The ‘Rock Star’ CIO lives, sort of

Reactions to the suggestion that federal CIOs don't need to be rock stars was met with a host of reactions, including that the success of the CIO mostly depends...

In my previous notebook, I asked for comments on whether the federal community needs to rethink the term and concept of a “Rock Star chief information officer.”

I received several interesting on-the-record and background comments I wanted to share.

First, Roger Baker, the former CIO of the Commerce and Veterans Affairs departments, sent me this comment:

“I’ve always found the term ‘Rock Star CIO’ to be a bit humorous. Rock Star from whose perspective? It seems to be applied mostly to those getting the most positive press, yet from my experience there is little correlation between bad or good press and the quality of job a CIO is doing. Each CIO job is so complex, so demanding, and subject to such different constraints that it is impossible for those outside an agency to get an objective view. Do you know what instructions the CIO was given by the secretary? Do you understand the political realities inside the agency? Did he or she inherit a pot of gold, or a POS (pot of stuff)? Does he or she get the most out of their team, or do they berate, belittle, and behead?”

A current CIO, Andre Mendes of the Broadcasting Board of Governors, offered this insight:

“I think there is a happy medium. I came into the BBG with quite a reputation but quickly realized that I was dealing with a different beast. In the last six years, we executed a remarkable turnaround and created one of the most advanced IT environments in the federal space from an organization that was stuck in the late 1990s and where every single server was controlled by the Chinese cyber Army. Two years ago, I was promoted to COO and last year to Interim CEO in charge of the entire $750 million agency.”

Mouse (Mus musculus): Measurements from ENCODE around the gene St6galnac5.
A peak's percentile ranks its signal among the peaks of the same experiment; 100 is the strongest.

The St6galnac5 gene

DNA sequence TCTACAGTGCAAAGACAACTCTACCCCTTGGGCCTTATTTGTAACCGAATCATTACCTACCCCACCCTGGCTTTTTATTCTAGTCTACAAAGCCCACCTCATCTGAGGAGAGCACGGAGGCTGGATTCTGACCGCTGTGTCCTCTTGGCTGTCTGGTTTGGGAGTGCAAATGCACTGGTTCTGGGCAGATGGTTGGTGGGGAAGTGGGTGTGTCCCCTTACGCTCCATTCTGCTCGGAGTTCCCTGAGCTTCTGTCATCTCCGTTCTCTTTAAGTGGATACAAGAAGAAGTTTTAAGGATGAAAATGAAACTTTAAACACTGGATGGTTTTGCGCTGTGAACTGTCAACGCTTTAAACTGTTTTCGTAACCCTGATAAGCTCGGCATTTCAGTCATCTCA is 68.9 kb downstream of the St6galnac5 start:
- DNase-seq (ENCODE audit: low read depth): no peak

By the way, Mendes will be a guest on my Ask the CIO program in the coming weeks, and the story about how BBG overcame an enormous cybersecurity infestation is well worth listening to.

Finally, I received this comment from federal employee who work their agency’s IT department:

“I believe that we, the taxpayers, deserve the best fit for the CIO position, regardless of the path followed to the office (private or public path). However, there is a key skill that is required that tends to be overlooked when evaluating the performance of a single person — teamwork. I currently work in an environment with an IT adviser. This individual brings an amazing resume. However, this person arrived believing that all work completed to date is worthless and the result of contractor skullduggery. He believes that none of the existing staff have the skills or the motivation to deliver quality solutions. At the same time, he does not have even the most basic understanding of federal procurement, budget, HR, etc. In short, any of his good ideas are lost because he didn’t come in with respect for our situation or with respect for the existing staff. Instead of working as a team to advance on projects that will improve the IT infrastructure, most of us have been marginalized and are simply stuck writing emails for the record to detail how we explained how things should work.

“This individual will leave, within a year at the most. However, the damage left in his wake will take years to fix. He is a rock star with a great resume. However, he is not the best fit for this environment.”

All three brought forward interesting insights and comments. Baker is correct, no matter the experience of the CIO, there are so many outside factors that come into play, the person’s resume is almost secondary to whether they understand what they are walking into.

Mendes builds on Baker’s point with the idea that the federal government is not like any other organization the CIO has been a part of before if they are coming directly from the private sector, and understanding that is a key success factor.

And the federal employee who works in the IT organization is experiencing this situation firsthand. Too often, CIOs or digital services experts fail to truly understand the political, cultural and technical environments, and that is what dooms them in the end. And all the excitement over these “rock stars” coming in to government quickly dissipates when the staff realizes this shortcoming and know — because they’ve seen it before — the “rock star” will find their next gig soon enough.

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